Kids Learn Importance of First Amendment at 'Speak Your Mind' Summer Camp
A little rain didn't stop kids from having fun at a week-long summer camp held at Viles Arboretum in Augusta.
Combining a nature camp with hands-on experiences that teach campers about being an active citizen, the 'Speak Your Mind' camp isn't your typical summer getaway.
Campers in Augusta are keeping their minds and bodies active on summer break. While the rain kept kids inside Thursday, they continued working on a mural depicting the five freedoms afforded to Americans by the first amendment.
"There happened to be five kids and five freedoms within the first amendment so they've each chosen a person to represent each of those. So we're in the process of painting that and that's one of our end projects," said Abigail Stratton, amp organizer from Children's Discovery Museum.
Ranging from ages six to eleven, these kids are getting the traditional summer camp experience by meeting new friends, participating in arts and crafts activities, as well as hiking and gaining a stronger appreciation for nature on less rainy days.
But they're also learning more about why the freedom of religion, the press, free speech, and the right to petition and assemble are so valuable as a citizen of this country at this new camp program offered by the Gannet House Project First Amendment Museum and the Children's Discovery Museum.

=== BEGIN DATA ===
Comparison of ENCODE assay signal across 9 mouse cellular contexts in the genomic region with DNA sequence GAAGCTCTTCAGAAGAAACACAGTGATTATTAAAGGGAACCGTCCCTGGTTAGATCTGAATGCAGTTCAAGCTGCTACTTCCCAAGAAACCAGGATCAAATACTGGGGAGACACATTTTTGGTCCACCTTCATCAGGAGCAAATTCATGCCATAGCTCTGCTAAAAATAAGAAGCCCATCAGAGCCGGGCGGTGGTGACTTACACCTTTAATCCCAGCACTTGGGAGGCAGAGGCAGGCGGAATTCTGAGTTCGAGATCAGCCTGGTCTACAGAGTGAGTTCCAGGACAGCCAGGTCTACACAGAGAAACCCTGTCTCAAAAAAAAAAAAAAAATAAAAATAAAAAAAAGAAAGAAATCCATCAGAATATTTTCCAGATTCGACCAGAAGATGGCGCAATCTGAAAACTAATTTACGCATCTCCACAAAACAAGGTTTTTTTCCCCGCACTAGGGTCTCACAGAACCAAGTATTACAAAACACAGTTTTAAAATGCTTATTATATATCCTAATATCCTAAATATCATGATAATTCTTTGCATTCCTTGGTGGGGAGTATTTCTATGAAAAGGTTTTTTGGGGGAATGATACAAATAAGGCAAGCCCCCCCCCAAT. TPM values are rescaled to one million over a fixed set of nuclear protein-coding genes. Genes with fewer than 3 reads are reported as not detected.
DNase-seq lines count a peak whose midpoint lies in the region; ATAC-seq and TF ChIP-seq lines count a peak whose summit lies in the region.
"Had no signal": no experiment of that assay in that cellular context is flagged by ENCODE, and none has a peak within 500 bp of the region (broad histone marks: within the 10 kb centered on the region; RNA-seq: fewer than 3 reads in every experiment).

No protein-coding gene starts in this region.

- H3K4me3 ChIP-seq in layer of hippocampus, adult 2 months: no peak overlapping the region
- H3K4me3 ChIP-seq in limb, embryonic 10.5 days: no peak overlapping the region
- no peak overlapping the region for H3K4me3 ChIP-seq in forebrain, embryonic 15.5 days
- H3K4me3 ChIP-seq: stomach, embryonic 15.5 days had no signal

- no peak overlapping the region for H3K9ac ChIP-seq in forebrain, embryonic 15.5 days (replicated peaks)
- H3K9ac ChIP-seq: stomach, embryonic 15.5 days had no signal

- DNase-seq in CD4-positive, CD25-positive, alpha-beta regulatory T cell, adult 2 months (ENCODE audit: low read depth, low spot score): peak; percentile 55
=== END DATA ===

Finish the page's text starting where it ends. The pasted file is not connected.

"It's important because it gives people the freedom to do things without the government telling them they can't or they have to do this or that," said Adelle MacLeay, a 9-year-old camper from Rome.
They're also exploring how to take ownership of their opinions by learning how to write letters to editors on topics and issues that are important to them, such as...
"How girls can change the way boys think of girls and to not let it bother girls," said Shee Sculli, a 10-year-old camper from Pittston.
"My cause is to stop polluting the water because some people like to fish in the water and if we keep polluting the water then there won't be any more fish," said Zuri Voorhees, an 11-year-old camper from Augusta.
Campers also drew themselves however they like accompanied by their favorite hobbies and interests.
"I made it out of tons of animal parts because I really like animals and they're my favorite thing in the whole wide world," said Michael, a six-year-old camper from Winslow.
While the camp's first year was a bit light in attendance, it fulfilled the intentions of organizers by giving kids the opportunity to express their opinions and ideas through storytelling, artwork, and writing.
"I would say it's been a great success so I think we could see this going forward," said Rebecca Lazure, camp organizer from Gannett House Project First Amendment Museum.